Before we knew it, it was our 10 o’clock break. Some stayed out, absorbing the sunlight, while others sat in one of the houses enjoying a song or two. After break, we endured a new challenge of participating in a group task of tiling a roof. It involved a chain of people passing tiles from one person to another until the roof was finally built. With the temperatures rising over 30 degrees it was one of the most difficult jobs yet. Towards the end of the day, after a hard day’s work, at 4.45pm everyone began to tidy up and get organised to leave the site. We headed back on the buses where a few took a much-needed nap.
As our week was coming to an end, it was mainly painting that needed to be done. Foreman Mary decided to paint the Mount Mercy crest on one of the houses. Eimear, along with the other plasterers, had plastered the house the day before, Niamh had plumbed inside, Aoife helped the carpenters hang the doors, Grace sanded and painted the doors and Alex painted the interior of the house. We e-mailed the school to get a copy of the crest and organised for a volunteer who was particularly good at painting to draw on the crest. We were very proud of our Mount Mercy house as we were all involved in the building and completion of it. We knew this house would be here for years to come and would signify our hard work and the other volunteers’ hard work, not just during the week building houses, but throughout the year of fundraising as well. As the week was drawing to a close, every volunteer worked hard on site.
We were very appreciative of the 40-minute bus ride back to sit back and reflect on the week and look forward to the emotional day ahead of handing over the houses.
With 20 students on site, the charity organised a “teen night” for us to meet, over a pizza, new friends and other people from different teams.
Our last day and it was hard to believe the week was nearly over. We completed the finishing touches to the houses, such as painting the window sills, varnishing the doors and painting the exterior. We then took a walk up to the emerald green team to visit their house which they dedicated to a student from their school who had passed away tragically during the year.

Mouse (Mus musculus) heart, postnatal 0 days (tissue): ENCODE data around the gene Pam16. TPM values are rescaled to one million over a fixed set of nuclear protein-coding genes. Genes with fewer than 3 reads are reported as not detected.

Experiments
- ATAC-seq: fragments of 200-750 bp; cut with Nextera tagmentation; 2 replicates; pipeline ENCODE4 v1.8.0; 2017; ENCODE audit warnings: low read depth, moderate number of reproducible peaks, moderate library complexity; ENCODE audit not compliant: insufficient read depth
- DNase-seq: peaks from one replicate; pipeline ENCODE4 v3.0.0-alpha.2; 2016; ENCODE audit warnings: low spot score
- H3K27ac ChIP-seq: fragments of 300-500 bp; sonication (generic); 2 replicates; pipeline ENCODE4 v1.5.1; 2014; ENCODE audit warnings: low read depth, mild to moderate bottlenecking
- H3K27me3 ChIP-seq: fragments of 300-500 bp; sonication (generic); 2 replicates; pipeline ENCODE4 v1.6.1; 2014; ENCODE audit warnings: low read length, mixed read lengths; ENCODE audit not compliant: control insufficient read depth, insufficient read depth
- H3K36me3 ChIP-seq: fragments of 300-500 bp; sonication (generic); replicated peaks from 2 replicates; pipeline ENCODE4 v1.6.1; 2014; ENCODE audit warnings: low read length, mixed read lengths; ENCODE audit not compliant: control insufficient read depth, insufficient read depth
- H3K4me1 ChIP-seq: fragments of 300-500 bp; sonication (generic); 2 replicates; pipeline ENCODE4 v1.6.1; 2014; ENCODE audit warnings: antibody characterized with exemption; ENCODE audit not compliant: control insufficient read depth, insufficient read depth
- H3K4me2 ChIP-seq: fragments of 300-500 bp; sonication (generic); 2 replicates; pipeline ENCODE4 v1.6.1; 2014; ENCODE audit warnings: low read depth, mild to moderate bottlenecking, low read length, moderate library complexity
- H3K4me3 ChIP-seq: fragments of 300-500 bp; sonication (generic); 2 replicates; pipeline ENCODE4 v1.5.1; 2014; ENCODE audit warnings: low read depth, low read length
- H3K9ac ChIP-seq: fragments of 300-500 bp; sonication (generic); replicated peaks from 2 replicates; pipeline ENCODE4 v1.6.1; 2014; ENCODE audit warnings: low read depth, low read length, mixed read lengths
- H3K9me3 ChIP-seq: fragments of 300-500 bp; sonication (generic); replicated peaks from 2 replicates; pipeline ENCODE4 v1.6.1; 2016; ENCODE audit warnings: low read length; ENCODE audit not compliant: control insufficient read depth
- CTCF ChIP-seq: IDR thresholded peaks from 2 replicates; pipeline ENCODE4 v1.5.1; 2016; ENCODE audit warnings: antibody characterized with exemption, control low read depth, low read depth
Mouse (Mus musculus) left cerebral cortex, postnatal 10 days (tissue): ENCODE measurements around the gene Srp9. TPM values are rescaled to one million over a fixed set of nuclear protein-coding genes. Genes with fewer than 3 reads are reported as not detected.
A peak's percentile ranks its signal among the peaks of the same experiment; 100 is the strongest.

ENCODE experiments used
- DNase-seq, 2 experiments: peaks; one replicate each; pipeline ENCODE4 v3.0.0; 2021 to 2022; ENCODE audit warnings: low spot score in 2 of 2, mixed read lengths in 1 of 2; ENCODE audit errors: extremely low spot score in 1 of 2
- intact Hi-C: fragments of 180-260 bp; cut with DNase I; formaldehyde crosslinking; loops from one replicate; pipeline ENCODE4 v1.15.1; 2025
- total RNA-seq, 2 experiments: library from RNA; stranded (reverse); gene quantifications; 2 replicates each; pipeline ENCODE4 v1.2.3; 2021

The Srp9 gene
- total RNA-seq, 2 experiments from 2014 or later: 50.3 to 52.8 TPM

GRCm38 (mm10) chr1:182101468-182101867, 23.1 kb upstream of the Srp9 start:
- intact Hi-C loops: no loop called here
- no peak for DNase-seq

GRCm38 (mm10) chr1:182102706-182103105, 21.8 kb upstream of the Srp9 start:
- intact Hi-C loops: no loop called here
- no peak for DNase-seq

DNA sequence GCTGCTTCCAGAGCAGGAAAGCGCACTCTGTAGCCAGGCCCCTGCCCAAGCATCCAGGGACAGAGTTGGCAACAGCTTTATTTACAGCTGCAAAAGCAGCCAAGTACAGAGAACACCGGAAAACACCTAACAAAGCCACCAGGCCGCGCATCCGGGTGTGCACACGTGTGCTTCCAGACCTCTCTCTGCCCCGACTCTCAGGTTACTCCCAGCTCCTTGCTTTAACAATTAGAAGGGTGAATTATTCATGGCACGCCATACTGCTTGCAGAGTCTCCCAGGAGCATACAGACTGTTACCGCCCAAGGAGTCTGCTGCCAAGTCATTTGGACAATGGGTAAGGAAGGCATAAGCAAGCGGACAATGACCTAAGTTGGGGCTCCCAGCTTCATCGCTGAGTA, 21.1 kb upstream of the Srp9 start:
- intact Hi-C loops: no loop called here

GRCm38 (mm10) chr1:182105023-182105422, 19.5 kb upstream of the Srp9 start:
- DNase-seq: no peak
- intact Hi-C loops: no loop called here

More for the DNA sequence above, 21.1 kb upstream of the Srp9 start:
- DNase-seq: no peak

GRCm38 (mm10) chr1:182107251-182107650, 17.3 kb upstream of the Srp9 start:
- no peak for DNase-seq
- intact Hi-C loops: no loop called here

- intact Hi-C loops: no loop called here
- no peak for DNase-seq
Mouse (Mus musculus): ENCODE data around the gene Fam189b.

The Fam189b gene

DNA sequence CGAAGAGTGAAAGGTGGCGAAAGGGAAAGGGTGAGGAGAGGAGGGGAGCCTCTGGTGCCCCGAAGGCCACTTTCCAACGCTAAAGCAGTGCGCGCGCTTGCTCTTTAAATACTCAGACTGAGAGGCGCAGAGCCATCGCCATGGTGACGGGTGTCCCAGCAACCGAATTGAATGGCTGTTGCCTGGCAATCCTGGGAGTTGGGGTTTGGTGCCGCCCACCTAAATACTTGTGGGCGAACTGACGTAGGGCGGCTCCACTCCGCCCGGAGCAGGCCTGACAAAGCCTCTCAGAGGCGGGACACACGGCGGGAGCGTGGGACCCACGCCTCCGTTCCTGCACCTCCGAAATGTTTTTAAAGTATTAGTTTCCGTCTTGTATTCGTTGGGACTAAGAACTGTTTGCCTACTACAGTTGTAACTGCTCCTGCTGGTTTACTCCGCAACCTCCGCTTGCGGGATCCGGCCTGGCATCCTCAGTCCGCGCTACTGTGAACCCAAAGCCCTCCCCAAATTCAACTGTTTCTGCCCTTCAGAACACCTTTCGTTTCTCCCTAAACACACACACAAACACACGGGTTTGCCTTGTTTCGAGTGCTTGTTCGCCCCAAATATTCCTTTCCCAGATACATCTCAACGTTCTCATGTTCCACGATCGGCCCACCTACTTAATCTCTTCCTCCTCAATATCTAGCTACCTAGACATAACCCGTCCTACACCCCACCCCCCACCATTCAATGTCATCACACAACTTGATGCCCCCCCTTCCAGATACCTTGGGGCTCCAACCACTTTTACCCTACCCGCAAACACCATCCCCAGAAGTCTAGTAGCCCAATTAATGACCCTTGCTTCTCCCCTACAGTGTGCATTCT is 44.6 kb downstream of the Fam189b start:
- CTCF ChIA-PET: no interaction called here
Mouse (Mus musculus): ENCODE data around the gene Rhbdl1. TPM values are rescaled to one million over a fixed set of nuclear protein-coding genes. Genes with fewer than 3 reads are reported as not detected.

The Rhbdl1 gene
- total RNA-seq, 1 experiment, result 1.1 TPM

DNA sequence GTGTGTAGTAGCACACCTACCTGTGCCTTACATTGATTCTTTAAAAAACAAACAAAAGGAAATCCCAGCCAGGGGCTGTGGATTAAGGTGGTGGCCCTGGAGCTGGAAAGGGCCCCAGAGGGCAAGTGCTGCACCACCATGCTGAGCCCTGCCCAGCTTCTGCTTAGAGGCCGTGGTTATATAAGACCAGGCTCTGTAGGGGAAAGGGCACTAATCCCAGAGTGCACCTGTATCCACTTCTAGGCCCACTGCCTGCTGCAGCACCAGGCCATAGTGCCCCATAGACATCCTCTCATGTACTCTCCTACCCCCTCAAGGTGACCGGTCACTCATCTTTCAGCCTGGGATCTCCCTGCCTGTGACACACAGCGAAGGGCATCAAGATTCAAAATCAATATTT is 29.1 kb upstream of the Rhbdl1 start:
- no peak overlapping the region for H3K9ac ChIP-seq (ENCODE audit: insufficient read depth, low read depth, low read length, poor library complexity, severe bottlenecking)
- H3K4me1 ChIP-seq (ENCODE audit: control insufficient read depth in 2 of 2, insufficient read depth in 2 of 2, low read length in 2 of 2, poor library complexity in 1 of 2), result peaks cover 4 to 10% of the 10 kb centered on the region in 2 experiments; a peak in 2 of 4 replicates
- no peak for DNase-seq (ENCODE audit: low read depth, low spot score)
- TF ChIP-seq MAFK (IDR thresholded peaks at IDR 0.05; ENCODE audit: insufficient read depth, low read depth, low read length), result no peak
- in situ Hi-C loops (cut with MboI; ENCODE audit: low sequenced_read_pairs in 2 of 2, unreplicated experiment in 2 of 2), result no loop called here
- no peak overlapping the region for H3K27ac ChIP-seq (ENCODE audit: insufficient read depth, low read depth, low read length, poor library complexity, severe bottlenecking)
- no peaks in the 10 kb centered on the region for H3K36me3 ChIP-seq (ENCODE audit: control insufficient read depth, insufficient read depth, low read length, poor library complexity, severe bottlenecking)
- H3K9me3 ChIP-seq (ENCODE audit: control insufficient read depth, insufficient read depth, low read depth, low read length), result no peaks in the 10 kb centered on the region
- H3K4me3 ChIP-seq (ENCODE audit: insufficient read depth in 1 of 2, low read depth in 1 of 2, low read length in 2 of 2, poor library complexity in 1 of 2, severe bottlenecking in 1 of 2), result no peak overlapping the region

They titled the house “Teach Claire” and it was very emotional to see the ending to her life but also acknowledge the new beginning a family would have living in their home.
The lime green team gathered around and welcomed a family to their new home. The family consisted of a single father, his two children, and the grandmother. They were overwhelmed with emotion as they saw for the first time in 15 years, a home with a locked door, windows, running water and separate bedrooms. It was neatly presented with a garden out front which was completed by the gardening team that day.
It was surprisingly difficult to witness the handing over of the house, even though it was a very positive day it also highlighted the hardship these people endured for 15 years. We stood in for photos with the family and it was a extremely emotional day for all concerned. Our team built a total of nine houses throughout the week.
The difference from the shells of houses and foundations that were there at the start of the week and now safe homes for shack dwellers was truly unbelievable. The work 600 volunteers completed throughout the week, skilled and unskilled workers together, did something truly amazing and made a real difference.
* The charity will celebrate its 10th annual blitz in November 2012. For anyone interested contact www.nmtownshiptrust.com or call 01 4948200